Photo Credit: Jade Young
Over the past couple of years, many fans of dance have watched Michaela DePrince become a rising star in the ballet world. Daily, she is flooded with media inquiries, and is even considered a celebrity in some countries, but all the while she wonders why people want to know so much about her. Her journey to stardom certainly hasn’t been an easy one, but with all the negativity going on in the world, it’s refreshing to latch on to a remarkable success story such as this one.
Born in Sierra Leone during the country’s decade-long civil war, DePrince lost both of her parents at a very early age. In addition, she was born with vitiligo, which is a disease that causes patches of skin to lose color. This disease was considered a curse by the devil in Sierra Leone, and it caused her uncle to abandon her at an orphanage, and the women who ran the orphanage to call her the devil’s child. Just as she had lost hope though, she found a magazine that featured a ballerina en pointe on the cover. Immediately, DePrince became mesmerized and was determined to make a life for herself as a ballerina. Shortly after, she was adopted by an American family and became the eighth of their 11 children.
DePrince’s parents recognized her talents in the arts and enrolled her in ballet at Rock School for Dance Education in Philadelphia and the Jacqueline Kennedy Onassis School at the American Ballet Theatre. She worked hard at her craft so she could overcome stereotypes of conventional beauty and racial barriers in the ballet world. During her ballet studies, she was featured in the documentary First Position, which profiled dancers who were competing in the Youth America Grand Prix, a ballet competition that got DePrince a scholarship to the American Ballet Theater School.
At a very early age, DePrince made her professional debut as a guest principal at the Joburg Ballet in South Africa. Then, Dancing with the Stars got wind of her story and had her perform on the show. Check out a clip of her performance. She went on to perform with the Dance Theatre of Harlem’s professional company at age 17, and at age 18, she joined the Dutch National Junior Company as a second-year member and apprentice to the main company.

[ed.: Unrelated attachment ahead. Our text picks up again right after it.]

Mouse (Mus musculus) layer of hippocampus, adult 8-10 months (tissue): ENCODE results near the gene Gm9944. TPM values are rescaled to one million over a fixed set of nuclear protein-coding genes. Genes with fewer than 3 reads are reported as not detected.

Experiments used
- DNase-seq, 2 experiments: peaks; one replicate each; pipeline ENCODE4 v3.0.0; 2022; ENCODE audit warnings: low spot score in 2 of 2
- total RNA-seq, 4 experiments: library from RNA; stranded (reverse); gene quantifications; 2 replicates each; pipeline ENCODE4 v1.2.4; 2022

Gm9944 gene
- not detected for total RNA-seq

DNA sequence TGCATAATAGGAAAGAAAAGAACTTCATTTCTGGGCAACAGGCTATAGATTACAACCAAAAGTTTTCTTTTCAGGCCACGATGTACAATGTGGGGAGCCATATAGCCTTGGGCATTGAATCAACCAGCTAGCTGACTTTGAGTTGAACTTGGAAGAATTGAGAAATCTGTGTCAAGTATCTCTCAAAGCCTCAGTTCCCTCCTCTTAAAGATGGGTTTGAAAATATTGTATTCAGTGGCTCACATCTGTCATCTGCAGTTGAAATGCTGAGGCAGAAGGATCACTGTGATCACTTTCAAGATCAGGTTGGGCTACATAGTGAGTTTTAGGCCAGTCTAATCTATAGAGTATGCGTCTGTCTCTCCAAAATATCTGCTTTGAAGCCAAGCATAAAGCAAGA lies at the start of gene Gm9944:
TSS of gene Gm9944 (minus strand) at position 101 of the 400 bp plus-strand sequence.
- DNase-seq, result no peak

Last year, at 21-years-old, DePrince had two years with the main company under her belt and was promoted to Grand Sujet for the Dutch National Ballet’s main company during the 2016-2017 ballet season. At the end of that year, she was then given the title of soloist. Outside of her work with her ballet company, DePrince also made a cameo in Beyonce’s “Lemonade” video.
In addition to her accomplished ballet career, DePrince is also a published author. She partnered with her mother to publish her memoir in 2014, which was a young adult book called “Taking Flight.” Then, she and her mother worked on a book for 6-8-year-olds called, “Ballerina Dreams.” Particularly, with “Ballerina Dreams,” DePrince hoped that children got the message to never give up on their dreams. To hear more about DePrince’s ballet career, and her time as an author, watch this interview she did with The Pool Uk.
Photo Credit: Glamour Magazine
Despite all of the media attention that DePrince receives, her number one focus is to be a successful ballerina. She strives to break down racial barriers and beauty stereotypes through her love of dance. “I’ve always wanted to prove people wrong, and that’s what drives me,” DePrince told the New York Times in 2015. It’s that attitude that makes DePrince such an amazing role model for up-and-coming ballerinas. She doesn’t let the color of her skin, or the spots on her skin, hold her back from chasing her dreams. “I don’t cover up my spots. I don’t try to hide who I am,” said DePrince to Elle Magazine in 2017 when she was interviewed for its Talking Body series.
When I think about DePrince’s journey, the saying, “What doesn’t kill you makes you stronger,” comes to mind. Through escaping many hardships early in life, DePrince achieved at 22-years-old what most women hope to achieve in a lifetime. She’s comfortable in her own skin, she has a career she loves, and she’s confident in herself.